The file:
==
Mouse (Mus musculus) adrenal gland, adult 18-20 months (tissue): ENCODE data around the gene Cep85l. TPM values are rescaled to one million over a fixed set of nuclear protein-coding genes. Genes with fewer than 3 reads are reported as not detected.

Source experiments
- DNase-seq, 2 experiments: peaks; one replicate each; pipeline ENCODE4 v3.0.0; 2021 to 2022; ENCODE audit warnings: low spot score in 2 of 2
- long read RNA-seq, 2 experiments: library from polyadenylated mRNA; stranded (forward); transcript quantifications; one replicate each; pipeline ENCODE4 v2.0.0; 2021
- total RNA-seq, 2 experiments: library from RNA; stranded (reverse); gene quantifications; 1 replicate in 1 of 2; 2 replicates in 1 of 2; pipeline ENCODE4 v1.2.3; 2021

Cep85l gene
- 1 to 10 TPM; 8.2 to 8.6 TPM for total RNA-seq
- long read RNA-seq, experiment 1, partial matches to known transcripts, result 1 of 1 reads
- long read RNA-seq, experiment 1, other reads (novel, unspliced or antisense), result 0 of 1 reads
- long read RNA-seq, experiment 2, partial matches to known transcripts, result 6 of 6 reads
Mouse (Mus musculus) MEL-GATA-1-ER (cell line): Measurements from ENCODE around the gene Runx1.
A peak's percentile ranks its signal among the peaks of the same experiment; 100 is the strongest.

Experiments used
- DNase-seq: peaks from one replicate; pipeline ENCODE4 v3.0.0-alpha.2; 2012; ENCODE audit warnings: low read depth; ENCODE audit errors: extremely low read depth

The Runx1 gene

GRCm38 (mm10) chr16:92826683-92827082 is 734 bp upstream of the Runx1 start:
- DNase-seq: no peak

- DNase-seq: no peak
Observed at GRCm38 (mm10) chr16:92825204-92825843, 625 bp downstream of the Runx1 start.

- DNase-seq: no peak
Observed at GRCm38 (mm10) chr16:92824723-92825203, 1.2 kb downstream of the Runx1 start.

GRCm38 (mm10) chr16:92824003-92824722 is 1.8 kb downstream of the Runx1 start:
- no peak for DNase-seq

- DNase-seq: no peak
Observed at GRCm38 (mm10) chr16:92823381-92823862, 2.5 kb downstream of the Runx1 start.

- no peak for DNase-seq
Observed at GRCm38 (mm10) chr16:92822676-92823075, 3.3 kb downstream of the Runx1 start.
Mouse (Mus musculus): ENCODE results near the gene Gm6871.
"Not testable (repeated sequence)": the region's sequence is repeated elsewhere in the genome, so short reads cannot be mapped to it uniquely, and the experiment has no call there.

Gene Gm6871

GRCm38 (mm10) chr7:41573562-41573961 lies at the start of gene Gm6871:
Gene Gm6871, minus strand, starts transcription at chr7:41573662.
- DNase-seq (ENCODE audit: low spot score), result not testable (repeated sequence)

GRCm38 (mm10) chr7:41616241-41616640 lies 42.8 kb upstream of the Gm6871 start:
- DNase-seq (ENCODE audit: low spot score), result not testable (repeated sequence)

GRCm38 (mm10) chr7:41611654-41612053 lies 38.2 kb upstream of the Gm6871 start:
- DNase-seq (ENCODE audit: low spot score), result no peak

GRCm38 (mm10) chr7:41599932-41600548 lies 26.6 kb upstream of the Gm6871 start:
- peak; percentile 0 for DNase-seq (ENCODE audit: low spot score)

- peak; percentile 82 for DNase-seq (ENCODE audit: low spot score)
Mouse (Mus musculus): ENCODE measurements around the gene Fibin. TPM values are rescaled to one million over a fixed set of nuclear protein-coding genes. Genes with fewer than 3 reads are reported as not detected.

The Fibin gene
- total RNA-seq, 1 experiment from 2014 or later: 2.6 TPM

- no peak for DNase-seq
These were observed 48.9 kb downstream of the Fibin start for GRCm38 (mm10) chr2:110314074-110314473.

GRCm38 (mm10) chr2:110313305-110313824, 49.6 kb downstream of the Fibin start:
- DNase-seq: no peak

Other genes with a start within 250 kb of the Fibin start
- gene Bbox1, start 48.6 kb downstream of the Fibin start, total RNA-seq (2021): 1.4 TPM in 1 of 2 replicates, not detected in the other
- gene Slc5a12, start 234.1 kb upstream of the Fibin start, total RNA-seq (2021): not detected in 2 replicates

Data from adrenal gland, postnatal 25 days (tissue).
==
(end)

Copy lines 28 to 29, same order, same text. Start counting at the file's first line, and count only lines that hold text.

Mouse (Mus musculus): ENCODE results near the gene Gm6871.
"Not testable (repeated sequence)": the region's sequence is repeated elsewhere in the genome, so short reads cannot be mapped to it uniquely, and the experiment has no call there.